This information is provided for educational and information purposes only. It is not medical advice. Please consult a medical professional for specific questions.

Visiting an elderly womanA major concern for many family caregivers caring for aging parents is how to make sure they are eating healthy, nutritious foods. Unfortunately, there are a variety of nutrition problems in the elderly which can make this a difficult issue to monitor. Being aware of these issues and watchful for signs that indicate a problem is developing can help keep an aging parent healthier and more content.

There are a number of indications that a nutrition problem could be developing. These include the following:

  • Difficulty chewing
  • Difficulty swallowing
  • Side effects of medication
  • Increased food sensitivity
  • Diminished sense of taste and/or smell

Often, a caregiver may find more than one of these indicators present in the parent they are caring for, or that one parent has issues in one area while the other parent has issues in another. In my case, my mom had dietary restrictions based on the side effects of medication she was taking in addition to sensitivities to some foods, while my dad had lost all his teeth (and refused to wear his dentures). They both had diminished sense of taste and/or smell for which they compensated by heavily salting foods and, in my dad’s case, needing excessive amounts of sugar to enjoy food.

Difficulty Chewing
As people age, their teeth may become loose and, in some cases, deteriorate to a point that they either fall out or must be removed. Jaw muscles can also become weak. Both of these circumstances make it extremely hard to chew foods that are more substantial, such as meat; rice and some other grains that have a small consistency; or stringy vegetables such as celery. While dentures can replace missing teeth, they can slip and dislocate, making chewing a difficult task.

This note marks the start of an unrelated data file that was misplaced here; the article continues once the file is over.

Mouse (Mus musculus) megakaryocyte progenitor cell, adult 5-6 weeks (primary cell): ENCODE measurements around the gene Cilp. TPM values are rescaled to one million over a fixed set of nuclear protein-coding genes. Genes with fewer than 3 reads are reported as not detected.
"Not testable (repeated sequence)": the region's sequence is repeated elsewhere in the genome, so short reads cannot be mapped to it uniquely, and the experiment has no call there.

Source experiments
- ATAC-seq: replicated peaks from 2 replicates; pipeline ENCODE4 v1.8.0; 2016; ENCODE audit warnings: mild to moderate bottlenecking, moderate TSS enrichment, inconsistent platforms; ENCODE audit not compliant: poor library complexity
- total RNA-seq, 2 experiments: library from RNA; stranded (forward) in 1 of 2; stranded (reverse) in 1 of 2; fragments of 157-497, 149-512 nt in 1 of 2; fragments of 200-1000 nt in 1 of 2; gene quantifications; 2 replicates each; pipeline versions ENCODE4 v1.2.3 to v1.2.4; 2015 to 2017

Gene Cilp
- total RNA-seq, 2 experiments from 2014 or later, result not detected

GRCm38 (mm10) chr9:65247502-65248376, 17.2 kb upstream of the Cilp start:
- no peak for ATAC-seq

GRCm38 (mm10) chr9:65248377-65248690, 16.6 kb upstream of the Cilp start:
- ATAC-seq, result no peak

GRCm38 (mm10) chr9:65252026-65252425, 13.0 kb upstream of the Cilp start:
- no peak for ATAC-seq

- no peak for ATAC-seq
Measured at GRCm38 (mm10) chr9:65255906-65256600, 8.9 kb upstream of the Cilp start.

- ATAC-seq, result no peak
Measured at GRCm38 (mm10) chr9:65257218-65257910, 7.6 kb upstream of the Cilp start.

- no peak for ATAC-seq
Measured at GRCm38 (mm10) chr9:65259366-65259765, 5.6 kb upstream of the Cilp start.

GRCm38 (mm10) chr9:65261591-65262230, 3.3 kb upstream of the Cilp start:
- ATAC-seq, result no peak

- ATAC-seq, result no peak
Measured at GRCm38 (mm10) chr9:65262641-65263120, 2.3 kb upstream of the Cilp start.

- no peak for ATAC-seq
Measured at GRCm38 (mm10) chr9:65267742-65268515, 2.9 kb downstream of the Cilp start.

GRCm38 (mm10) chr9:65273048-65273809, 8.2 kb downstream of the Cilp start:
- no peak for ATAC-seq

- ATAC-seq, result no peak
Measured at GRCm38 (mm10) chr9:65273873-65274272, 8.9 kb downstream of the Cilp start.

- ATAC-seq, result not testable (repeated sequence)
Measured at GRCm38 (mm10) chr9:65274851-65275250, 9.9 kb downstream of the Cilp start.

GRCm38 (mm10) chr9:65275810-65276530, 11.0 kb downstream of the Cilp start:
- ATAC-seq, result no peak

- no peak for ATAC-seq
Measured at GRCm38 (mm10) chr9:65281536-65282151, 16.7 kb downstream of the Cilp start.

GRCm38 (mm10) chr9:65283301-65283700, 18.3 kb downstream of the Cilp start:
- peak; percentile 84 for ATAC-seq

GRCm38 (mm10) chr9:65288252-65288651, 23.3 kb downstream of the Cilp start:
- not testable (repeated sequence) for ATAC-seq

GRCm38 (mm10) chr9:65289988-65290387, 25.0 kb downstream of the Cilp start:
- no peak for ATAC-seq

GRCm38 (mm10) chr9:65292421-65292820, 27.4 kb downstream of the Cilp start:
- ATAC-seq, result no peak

If your parent has always had a healthy appetite and you start to notice they aren’t finishing their meals, or they’re only eating soft foods, or maybe they are just complaining about how food is cooked, it could be that they are having problems chewing. If this is the case, there are several solutions to try.

  • One thing to try is to grind meat in a food processor, blender, or meat grinder. The downside to this is that it can look pretty unappetizing.
  • Another solution is to prepare soups and stews so that meat and vegetables are cooked to a consistency that is softer and easier to chew.
  • Another possibility that can add some diversity to the diet is to prepare smoothies for some meals. These can by filled with fruit, vegetables, and powdered supplements to keep a parent healthy.

Difficulty Swallowing
Difficulty in swallowing isn’t only a problem for the elderly, but it’s something that can occur more frequently in that age group. The medical term for this is dysphagia, which is noticeable in a variety of ways such as painful swallowing, feeling like food is stuck, drooling, heartburn and other symptoms that the Mayo Clinic describes more fully. The Mayo Clinic also has an excellent explanation of the different causes and types of dysphagia that can help you in discussing the problem with a doctor. Solutions for the problem will, of course, depend on the cause and are best addressed by a medical professional.